The Beautiful and the Damned, published in 1922 by F. Scott Fitzgerald, presents the reader with a fictionalized telling of the perpetually problematic relationship between Zelda and Frances Scott Key Fitzgerald. Following a loose account of the young couple’s courtship during the Great War and throughout their relocation to New York City during the height of the Jazz Age (a term coined by Fitzgerald himself), The Beautiful and the Damned details the flaws in adhering to “the magnificent attitude of not giving a damn”.
The novel acts as a milestone in the lives of the Fitzgeralds, chronicling the couple’s early years after gaining notoriety and prior to the publicity of The Great Gatsby. It is the second novel published under F. Scott Fitzgerald’s name, crafted using the constructive criticism afforded by his first novel.
The Beautiful and the Damned centers around the characters of Gloria and Anthony Patch and follows their “wreck on the shoals of dissipation,” or in other words a hedonistic version of mutually assured destruction. The novel follows the story of Anthony Patch’s rise to stardom and the subsequent rush to immorality alongside Gloria’s own selfish pursuits, mirroring F. Scott Fitzgerald’s own unmoored descent into alcoholism in tandem with Zelda’s mental disturbances.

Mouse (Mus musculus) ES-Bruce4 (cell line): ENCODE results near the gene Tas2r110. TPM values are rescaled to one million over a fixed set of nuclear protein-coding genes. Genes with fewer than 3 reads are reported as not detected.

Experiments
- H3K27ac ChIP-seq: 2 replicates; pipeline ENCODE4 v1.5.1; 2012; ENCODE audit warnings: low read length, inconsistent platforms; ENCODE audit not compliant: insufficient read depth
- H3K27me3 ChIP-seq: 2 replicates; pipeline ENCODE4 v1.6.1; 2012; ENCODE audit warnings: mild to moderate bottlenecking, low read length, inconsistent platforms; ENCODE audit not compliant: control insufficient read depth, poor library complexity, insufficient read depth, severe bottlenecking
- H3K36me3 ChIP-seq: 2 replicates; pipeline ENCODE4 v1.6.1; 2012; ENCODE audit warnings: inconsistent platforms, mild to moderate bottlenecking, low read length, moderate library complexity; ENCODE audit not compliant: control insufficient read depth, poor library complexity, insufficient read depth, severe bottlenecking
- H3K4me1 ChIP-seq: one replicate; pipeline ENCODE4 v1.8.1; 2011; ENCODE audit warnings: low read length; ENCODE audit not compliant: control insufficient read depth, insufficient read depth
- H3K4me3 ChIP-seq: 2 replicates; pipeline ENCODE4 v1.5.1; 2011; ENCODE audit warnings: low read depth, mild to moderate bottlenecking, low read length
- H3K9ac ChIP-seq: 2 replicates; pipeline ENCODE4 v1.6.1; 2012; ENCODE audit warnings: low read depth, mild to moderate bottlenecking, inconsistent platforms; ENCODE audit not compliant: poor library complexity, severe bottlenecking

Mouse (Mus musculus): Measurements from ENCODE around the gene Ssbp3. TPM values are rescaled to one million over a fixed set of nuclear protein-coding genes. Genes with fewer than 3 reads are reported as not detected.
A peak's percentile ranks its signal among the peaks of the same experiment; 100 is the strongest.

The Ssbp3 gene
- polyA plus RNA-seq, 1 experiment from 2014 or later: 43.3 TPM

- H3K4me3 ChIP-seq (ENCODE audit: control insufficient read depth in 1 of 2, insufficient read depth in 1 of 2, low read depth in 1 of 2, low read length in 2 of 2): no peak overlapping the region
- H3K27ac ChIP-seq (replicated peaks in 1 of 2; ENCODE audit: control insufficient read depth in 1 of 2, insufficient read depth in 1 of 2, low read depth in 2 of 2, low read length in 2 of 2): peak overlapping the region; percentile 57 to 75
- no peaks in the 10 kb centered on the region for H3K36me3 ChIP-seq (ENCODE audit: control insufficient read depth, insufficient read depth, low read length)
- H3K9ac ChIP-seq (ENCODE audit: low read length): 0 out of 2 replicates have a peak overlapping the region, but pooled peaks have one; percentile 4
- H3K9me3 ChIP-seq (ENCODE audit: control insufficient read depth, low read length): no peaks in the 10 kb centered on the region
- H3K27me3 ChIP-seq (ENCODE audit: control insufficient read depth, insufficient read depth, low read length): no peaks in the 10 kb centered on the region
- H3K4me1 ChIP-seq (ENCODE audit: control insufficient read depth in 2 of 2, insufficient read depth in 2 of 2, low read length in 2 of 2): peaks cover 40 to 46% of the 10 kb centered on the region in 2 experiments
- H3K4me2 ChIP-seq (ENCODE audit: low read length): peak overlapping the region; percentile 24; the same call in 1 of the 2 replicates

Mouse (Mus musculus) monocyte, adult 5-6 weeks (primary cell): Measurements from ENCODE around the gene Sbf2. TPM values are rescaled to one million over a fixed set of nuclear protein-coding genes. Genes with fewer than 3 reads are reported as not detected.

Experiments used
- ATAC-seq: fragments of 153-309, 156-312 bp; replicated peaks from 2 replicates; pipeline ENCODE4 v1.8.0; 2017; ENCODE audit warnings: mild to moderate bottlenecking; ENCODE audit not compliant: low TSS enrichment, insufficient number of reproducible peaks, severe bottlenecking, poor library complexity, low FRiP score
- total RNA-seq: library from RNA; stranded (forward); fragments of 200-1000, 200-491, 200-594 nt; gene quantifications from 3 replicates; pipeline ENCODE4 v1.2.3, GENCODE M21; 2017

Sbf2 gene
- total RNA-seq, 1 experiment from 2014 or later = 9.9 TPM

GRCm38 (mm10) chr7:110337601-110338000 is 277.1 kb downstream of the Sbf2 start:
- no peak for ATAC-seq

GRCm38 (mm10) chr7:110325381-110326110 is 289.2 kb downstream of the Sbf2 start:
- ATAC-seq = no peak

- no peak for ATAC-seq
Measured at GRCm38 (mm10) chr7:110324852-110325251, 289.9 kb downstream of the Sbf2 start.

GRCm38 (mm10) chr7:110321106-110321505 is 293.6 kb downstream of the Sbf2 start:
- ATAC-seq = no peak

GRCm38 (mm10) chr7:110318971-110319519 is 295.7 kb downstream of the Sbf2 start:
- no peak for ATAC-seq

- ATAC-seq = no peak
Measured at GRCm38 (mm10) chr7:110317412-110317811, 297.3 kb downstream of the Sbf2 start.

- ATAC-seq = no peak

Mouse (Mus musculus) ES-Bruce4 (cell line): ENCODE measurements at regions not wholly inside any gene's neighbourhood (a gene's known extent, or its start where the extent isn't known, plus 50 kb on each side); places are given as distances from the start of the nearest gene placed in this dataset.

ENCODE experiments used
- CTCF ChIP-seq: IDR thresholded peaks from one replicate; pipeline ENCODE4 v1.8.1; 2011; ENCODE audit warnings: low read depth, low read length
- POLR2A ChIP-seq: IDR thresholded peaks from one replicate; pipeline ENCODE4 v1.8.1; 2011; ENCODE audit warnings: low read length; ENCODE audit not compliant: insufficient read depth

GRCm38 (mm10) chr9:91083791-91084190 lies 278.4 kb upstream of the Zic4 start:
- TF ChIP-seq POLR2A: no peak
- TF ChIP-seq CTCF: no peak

All in all, the Beautiful and the Damned is a fascinating fictional novel with nods to the reality it was based in, representing the height of the Jazz Age and the hedonistic trials and tribulations that came with it. The novel is not only a landmark in the career of F. Scott Fitzgerald, but a glimpse into past high-societies wrapped up with a gorgeously rebound cover.